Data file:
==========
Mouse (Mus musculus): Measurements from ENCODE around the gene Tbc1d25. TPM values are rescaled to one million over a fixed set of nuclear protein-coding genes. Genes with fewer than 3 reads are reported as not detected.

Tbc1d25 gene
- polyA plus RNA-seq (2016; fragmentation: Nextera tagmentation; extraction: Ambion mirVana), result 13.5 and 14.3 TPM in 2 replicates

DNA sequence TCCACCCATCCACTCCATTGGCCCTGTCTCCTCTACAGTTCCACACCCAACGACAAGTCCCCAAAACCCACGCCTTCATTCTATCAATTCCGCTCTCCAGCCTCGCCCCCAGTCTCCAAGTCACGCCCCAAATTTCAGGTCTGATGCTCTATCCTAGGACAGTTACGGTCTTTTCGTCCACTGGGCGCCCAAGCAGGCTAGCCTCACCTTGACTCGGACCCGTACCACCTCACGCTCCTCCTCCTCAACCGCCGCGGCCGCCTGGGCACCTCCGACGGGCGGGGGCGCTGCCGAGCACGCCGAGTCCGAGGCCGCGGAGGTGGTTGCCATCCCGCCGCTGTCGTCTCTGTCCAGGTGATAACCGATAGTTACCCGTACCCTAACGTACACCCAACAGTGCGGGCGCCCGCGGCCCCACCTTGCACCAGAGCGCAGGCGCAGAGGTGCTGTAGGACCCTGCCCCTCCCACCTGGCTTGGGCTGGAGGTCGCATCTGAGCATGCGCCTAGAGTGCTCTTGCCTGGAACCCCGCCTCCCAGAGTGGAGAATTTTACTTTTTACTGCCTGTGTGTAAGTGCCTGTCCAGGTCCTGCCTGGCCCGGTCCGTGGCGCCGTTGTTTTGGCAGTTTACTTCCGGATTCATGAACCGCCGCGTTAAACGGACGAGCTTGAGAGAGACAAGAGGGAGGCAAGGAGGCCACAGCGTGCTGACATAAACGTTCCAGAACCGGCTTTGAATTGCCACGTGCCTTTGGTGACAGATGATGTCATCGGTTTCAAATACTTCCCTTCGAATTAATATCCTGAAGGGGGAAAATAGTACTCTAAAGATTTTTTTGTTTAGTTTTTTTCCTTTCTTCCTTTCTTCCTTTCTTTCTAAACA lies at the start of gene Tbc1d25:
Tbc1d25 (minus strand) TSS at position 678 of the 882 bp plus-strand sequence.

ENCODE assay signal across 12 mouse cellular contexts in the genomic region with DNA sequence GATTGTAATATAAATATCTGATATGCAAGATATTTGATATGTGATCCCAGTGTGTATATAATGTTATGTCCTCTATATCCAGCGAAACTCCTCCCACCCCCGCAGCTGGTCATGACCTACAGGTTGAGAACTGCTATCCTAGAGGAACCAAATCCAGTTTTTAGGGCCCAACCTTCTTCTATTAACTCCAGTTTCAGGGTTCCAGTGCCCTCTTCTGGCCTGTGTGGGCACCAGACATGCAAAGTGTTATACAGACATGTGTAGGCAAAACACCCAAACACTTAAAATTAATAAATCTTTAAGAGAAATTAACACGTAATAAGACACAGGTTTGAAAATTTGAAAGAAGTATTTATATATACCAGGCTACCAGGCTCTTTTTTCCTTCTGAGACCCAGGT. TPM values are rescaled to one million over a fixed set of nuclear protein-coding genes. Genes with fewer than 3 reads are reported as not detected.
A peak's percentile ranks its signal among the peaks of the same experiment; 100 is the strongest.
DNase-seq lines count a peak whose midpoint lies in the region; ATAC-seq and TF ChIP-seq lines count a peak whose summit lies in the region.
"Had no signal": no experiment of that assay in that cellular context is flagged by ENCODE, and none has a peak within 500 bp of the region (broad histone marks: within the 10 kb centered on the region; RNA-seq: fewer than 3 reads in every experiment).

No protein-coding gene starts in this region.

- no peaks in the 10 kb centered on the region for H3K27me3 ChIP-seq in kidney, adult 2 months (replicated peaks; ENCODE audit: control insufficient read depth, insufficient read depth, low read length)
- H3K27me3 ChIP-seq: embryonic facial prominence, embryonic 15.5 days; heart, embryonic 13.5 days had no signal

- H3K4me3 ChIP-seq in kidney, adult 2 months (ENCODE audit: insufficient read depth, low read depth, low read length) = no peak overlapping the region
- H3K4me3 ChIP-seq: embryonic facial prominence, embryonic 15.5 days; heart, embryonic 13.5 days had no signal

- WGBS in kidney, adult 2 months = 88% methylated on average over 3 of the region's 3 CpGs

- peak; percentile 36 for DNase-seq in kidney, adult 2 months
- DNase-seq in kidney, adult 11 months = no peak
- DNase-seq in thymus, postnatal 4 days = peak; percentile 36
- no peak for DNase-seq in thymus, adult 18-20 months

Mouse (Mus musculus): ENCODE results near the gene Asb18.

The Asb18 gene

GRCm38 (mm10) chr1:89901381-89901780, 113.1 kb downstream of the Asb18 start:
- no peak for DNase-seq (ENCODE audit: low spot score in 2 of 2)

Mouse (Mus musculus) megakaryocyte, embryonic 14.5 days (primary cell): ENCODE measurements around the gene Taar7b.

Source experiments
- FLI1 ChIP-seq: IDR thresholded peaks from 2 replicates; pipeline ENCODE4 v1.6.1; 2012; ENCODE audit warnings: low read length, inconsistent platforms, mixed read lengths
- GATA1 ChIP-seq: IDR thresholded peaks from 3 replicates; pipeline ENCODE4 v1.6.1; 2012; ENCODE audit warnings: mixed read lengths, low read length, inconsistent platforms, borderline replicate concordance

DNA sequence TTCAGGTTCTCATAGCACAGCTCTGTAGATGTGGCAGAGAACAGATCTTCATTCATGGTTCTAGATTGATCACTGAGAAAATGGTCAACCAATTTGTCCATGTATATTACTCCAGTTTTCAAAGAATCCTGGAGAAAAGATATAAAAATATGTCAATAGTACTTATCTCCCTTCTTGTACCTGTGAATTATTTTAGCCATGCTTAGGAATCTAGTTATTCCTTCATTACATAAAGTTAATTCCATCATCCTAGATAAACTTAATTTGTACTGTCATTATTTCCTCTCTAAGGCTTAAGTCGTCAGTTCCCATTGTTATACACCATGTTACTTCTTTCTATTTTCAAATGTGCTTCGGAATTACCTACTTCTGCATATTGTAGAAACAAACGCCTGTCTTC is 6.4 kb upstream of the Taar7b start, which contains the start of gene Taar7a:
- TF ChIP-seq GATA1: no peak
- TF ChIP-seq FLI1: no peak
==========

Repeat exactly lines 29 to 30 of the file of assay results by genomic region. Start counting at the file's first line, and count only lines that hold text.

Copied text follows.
- TF ChIP-seq GATA1: no peak
- TF ChIP-seq FLI1: no peak